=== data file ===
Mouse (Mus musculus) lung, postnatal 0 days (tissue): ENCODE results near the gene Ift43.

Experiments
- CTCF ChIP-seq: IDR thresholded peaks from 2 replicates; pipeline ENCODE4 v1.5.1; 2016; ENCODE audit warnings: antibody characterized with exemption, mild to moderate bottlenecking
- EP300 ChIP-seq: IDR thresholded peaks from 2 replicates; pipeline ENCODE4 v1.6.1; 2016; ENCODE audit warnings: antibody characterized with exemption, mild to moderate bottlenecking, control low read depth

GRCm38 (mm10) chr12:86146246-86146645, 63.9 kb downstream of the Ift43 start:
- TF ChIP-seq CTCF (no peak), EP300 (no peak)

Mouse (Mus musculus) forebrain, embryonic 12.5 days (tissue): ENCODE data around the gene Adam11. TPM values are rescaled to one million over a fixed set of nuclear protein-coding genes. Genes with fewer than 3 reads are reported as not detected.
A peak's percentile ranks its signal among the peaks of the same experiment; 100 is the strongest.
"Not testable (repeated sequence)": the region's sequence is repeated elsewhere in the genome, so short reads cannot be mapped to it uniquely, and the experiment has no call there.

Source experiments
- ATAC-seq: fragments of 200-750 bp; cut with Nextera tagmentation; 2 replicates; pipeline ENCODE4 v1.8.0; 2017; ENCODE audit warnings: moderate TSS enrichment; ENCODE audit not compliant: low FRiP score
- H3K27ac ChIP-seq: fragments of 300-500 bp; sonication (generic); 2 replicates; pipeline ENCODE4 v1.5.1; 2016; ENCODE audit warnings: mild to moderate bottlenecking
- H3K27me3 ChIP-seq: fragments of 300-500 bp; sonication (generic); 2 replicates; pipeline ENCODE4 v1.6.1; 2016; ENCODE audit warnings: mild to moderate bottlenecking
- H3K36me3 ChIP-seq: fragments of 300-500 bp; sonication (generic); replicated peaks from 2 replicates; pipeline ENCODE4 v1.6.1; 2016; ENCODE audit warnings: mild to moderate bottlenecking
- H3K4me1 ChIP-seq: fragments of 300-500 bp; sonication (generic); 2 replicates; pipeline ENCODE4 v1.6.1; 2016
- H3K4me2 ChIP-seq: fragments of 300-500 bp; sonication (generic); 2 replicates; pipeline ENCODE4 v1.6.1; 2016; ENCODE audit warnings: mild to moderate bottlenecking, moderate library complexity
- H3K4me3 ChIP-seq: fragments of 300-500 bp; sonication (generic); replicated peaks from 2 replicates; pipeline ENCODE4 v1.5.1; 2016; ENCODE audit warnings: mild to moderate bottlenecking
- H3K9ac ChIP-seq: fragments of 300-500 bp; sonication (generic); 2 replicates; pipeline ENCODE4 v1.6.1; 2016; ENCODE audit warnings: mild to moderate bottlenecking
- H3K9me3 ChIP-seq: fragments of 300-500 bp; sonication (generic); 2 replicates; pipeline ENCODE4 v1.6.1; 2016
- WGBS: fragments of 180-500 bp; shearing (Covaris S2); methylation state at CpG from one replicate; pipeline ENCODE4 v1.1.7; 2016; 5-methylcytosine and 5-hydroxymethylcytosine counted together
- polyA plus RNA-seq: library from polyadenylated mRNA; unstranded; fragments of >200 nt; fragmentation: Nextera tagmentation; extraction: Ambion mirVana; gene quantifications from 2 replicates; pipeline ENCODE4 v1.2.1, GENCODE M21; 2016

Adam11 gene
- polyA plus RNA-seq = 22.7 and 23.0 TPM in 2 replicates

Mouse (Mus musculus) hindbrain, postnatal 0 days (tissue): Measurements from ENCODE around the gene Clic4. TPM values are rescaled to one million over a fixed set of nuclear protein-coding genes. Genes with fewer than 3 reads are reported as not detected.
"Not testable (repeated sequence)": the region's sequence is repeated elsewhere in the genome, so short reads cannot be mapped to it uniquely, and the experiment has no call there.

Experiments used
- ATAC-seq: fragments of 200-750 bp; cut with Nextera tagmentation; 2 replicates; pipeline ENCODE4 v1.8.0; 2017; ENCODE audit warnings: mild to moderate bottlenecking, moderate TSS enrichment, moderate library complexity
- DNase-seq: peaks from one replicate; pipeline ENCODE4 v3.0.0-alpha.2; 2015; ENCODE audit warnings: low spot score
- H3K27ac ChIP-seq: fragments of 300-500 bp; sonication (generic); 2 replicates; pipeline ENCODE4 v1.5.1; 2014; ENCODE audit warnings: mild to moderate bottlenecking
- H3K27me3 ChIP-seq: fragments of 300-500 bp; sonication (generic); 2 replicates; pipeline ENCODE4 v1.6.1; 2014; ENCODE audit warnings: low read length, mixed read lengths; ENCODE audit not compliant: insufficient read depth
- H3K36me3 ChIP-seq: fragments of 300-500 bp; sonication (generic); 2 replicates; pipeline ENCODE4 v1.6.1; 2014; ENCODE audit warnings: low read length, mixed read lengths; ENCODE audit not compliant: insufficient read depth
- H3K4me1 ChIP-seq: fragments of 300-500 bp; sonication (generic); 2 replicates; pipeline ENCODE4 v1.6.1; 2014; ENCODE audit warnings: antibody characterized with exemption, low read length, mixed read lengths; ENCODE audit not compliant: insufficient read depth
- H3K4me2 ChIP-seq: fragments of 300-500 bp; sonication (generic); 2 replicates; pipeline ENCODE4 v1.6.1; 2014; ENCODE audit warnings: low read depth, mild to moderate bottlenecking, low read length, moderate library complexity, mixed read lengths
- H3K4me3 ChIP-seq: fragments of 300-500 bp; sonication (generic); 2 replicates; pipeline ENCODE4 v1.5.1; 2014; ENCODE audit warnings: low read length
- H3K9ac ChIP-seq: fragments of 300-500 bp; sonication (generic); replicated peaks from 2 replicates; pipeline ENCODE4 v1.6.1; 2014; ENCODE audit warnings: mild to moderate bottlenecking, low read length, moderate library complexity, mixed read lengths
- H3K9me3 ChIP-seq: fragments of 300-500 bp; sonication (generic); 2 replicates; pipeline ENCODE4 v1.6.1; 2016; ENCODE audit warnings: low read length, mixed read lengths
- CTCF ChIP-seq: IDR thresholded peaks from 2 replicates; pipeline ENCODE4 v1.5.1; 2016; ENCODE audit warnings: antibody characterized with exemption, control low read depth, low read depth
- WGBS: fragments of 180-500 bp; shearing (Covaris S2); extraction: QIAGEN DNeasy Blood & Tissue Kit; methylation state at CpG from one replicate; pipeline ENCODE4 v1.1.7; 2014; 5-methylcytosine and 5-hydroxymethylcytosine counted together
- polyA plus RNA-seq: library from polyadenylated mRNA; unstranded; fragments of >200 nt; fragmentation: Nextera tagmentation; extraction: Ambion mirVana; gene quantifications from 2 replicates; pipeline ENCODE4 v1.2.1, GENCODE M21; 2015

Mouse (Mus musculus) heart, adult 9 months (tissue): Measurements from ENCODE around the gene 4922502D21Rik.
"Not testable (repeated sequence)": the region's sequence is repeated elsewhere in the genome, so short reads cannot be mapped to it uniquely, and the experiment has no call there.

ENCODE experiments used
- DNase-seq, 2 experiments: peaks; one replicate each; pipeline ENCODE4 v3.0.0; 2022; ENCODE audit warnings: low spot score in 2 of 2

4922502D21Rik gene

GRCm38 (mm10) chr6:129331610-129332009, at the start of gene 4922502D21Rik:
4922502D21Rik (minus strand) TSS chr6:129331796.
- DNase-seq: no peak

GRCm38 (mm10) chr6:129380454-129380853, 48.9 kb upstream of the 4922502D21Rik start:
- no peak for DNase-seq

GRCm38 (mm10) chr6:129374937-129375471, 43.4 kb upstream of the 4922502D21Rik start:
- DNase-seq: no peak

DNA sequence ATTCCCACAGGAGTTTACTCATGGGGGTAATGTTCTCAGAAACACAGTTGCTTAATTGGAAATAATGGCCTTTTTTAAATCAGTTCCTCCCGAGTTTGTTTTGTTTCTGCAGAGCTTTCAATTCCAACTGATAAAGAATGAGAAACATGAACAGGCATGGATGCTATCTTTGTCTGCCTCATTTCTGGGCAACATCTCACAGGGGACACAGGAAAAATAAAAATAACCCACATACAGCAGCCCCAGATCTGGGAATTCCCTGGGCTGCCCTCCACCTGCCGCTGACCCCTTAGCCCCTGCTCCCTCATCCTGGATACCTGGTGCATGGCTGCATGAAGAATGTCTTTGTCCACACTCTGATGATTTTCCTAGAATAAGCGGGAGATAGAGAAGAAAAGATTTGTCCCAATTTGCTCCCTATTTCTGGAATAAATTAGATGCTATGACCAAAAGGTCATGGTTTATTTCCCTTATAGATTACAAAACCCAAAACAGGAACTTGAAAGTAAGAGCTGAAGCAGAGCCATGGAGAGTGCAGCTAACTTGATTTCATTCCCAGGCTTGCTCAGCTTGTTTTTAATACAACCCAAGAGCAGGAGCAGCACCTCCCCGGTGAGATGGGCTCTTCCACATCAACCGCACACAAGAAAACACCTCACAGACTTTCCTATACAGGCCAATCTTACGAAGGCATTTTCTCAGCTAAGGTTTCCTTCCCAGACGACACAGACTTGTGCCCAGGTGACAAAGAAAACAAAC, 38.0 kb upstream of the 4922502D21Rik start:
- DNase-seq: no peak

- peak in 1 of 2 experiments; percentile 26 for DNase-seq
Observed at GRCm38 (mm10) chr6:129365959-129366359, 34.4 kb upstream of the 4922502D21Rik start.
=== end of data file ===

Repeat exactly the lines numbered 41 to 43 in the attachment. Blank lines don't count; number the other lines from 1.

"Not testable (repeated sequence)": the region's sequence is repeated elsewhere in the genome, so short reads cannot be mapped to it uniquely, and the experiment has no call there.

ENCODE experiments used
- DNase-seq, 2 experiments: peaks; one replicate each; pipeline ENCODE4 v3.0.0; 2022; ENCODE audit warnings: low spot score in 2 of 2